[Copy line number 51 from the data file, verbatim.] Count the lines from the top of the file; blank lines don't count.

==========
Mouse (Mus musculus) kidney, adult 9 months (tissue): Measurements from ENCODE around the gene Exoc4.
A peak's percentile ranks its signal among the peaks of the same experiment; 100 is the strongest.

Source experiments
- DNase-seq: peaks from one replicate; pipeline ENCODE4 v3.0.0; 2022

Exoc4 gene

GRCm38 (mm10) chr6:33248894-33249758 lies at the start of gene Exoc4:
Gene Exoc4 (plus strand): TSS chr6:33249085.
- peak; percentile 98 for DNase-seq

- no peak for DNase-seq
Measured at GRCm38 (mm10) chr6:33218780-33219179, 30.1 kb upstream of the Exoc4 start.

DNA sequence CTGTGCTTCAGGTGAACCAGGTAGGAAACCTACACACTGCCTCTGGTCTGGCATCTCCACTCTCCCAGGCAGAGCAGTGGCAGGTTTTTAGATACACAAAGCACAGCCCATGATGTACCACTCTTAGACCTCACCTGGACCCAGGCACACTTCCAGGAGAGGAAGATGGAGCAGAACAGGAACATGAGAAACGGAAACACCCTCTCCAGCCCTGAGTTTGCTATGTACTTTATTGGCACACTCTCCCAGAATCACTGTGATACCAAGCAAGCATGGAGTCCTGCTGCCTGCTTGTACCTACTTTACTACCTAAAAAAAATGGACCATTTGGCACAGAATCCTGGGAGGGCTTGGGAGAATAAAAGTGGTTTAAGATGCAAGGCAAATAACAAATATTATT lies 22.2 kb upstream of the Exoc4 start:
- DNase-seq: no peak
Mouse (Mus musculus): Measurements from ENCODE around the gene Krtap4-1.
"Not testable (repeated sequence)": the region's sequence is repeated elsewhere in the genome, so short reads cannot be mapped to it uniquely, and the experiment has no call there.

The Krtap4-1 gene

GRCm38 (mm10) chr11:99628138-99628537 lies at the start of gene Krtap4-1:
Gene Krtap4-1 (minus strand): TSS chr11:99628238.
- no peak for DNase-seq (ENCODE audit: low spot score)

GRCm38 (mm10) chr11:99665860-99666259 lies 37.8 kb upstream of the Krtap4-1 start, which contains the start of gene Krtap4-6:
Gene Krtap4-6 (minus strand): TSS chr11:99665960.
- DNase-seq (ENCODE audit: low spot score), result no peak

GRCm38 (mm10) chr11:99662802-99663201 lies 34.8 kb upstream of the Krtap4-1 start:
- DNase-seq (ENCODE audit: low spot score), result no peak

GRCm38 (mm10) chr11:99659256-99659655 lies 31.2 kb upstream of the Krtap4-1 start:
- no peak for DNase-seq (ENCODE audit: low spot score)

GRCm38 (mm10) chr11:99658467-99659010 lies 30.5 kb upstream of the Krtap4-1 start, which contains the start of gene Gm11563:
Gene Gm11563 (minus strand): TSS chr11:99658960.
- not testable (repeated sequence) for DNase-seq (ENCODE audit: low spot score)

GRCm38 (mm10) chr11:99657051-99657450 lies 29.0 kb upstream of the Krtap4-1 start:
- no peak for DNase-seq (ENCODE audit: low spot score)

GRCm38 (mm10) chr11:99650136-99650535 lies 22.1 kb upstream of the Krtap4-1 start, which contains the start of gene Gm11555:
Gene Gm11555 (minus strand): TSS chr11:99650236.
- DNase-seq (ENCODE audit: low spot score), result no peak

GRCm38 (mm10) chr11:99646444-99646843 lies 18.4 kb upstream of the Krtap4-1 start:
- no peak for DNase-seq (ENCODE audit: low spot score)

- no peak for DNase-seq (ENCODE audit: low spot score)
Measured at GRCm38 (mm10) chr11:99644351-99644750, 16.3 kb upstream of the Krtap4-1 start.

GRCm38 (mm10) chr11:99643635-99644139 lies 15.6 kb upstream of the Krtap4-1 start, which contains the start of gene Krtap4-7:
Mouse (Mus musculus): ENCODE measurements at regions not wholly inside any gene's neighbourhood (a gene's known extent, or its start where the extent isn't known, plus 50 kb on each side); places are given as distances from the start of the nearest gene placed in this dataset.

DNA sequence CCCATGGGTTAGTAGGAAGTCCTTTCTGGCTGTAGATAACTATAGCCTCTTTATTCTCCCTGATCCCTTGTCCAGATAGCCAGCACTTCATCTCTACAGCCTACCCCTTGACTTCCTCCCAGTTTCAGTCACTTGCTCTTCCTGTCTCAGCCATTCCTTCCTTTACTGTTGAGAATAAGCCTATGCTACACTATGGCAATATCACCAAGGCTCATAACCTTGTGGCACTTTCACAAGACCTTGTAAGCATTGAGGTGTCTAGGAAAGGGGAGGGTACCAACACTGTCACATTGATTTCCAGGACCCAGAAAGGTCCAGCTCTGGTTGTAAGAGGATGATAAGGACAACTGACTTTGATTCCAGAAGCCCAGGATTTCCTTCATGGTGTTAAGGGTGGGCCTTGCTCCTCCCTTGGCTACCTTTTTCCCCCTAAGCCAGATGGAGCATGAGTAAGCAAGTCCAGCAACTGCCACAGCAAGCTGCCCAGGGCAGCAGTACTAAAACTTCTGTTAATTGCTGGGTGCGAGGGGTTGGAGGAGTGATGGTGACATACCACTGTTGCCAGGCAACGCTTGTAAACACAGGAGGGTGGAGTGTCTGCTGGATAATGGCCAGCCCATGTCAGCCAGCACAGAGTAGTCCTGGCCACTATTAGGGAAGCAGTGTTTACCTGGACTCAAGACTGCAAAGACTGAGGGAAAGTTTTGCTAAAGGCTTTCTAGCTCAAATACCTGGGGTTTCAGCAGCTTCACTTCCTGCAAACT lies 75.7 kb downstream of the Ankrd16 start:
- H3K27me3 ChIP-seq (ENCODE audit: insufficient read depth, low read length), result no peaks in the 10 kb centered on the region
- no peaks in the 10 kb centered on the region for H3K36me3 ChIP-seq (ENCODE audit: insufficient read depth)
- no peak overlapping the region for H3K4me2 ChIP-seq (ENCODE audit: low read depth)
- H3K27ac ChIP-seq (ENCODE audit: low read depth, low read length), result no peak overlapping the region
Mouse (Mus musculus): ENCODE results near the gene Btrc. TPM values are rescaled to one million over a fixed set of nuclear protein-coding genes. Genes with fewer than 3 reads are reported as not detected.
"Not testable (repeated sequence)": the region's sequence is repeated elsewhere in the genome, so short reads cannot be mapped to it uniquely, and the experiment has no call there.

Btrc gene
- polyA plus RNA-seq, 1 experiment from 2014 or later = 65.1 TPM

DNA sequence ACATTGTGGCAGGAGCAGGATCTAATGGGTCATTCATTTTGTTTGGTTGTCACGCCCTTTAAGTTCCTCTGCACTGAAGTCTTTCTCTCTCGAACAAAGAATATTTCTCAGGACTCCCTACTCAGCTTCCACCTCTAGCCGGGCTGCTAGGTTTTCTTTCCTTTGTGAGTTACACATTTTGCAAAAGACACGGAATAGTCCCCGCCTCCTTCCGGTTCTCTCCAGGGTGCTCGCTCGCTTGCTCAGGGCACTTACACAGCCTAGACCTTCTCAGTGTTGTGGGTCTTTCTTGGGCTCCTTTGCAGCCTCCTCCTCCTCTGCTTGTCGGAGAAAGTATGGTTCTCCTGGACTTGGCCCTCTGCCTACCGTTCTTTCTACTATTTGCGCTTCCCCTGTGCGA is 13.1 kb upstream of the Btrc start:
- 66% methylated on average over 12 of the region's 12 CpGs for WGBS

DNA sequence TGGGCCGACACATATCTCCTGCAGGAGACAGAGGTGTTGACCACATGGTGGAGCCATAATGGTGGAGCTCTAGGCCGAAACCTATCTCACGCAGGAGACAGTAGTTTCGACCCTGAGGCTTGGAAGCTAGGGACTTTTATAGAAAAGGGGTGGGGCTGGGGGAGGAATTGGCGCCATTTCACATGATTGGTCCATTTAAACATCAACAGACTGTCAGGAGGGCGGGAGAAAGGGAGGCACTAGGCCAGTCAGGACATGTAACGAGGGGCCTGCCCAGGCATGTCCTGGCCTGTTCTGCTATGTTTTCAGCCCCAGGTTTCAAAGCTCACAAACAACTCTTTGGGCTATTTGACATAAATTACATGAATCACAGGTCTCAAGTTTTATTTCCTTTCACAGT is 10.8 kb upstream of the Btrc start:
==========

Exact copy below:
DNA sequence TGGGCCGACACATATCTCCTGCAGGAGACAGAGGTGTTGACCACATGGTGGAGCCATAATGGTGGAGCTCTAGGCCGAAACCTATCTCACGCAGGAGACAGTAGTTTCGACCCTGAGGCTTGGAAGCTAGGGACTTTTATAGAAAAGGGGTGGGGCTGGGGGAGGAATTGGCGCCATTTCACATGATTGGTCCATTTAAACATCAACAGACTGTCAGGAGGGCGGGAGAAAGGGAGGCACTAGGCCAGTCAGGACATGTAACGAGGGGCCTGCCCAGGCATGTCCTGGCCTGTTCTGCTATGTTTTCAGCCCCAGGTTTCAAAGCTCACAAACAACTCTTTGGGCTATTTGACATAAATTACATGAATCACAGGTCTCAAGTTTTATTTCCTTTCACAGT is 10.8 kb upstream of the Btrc start: